Published: 09:15, 06 April 2017
A battered and bruised grandmother fears the Kent and Canterbury Hospital is "being wound down by stealth" after experiencing first-hand its restricted services.
Wendy Cooper, 73, went to the K&C after suffering head injuries in a fall outside Morrisons in Herne Bay.
But she was only able to see a nurse and had to endure an hour-long journey in thick fog to have a scan at Margate’s QEQM Hospital.
She and her 75-year-old husband eventually arrived home to Oxenden Park Drive, Herne Bay, six hours after they left, with doctors in Margate deciding no scan was necessary.
"After a long wait when I got to the K&C, the nurse said there were no doctors," she said.
"We were being passed from pillar to post. People need to know the K&C can’t do scans for patients who come in with a head injury. By the time we arrived at the QEQM it was around 11pm."
Now Mrs Cooper has criticised impending changes which are likely to see more elderly patients – some without transport – forced to make the trip to Ashford or Margate.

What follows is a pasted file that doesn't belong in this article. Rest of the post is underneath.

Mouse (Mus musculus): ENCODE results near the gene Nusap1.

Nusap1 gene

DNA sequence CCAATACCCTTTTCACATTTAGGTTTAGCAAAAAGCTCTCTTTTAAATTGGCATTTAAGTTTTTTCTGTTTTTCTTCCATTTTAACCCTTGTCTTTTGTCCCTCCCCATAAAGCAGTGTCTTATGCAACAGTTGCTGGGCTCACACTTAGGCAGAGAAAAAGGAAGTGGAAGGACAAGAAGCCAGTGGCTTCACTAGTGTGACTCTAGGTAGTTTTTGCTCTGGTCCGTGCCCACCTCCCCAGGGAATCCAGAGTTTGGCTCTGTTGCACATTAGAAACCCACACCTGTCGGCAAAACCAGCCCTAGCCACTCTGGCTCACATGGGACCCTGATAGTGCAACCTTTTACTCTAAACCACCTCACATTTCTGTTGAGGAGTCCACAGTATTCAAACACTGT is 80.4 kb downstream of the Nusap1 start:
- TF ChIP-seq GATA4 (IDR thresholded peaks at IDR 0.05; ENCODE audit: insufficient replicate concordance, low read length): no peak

Only last month the east Kent health trust revealed it would be scaling back emergency services at the K&C following a visit from Health Education England.
The watchdog ruled that the supervision of the hospital’s 71 junior doctors was “inadequate”, recommending 42 of them be transferred.
A controversial transformation plan could also see the K&C lose all its specialist services to Ashford’s William Harvey Hospital.
Mrs Cooper says it is particularly distressing to see as the hospital treated her when she had cancer 20 years ago and helped save the life of her husband Keith, who suffered a heart attack in 2015.
"The K&C is being wound down by stealth, which is a tragedy," she said. "Before people realise it there will hardly be any services left there.
"If people like me don’t make a fuss, who will? Imagine if it had been an older person on their own with no transport.
"We need a hospital in Canterbury for emergencies, not miles away in Margate or Ashford."
The trust’s chief nurse and director of quality, Sally Smith, says the hospital’s minor injuries unit is staffed by highly qualified emergency nurse practitioners.
"They sometimes refer head injuries, depending on the symptoms, to a doctor," she said.
"Sometimes the best treatment can only be established when a patient presents themselves.
"Doctors who specialise in head injuries are based at the William Harvey and QEQM hospitals, and have been since 2005.
"We have to treat head injuries with caution, and that is why it was decided that Mrs Cooper should be seen at the QEQM."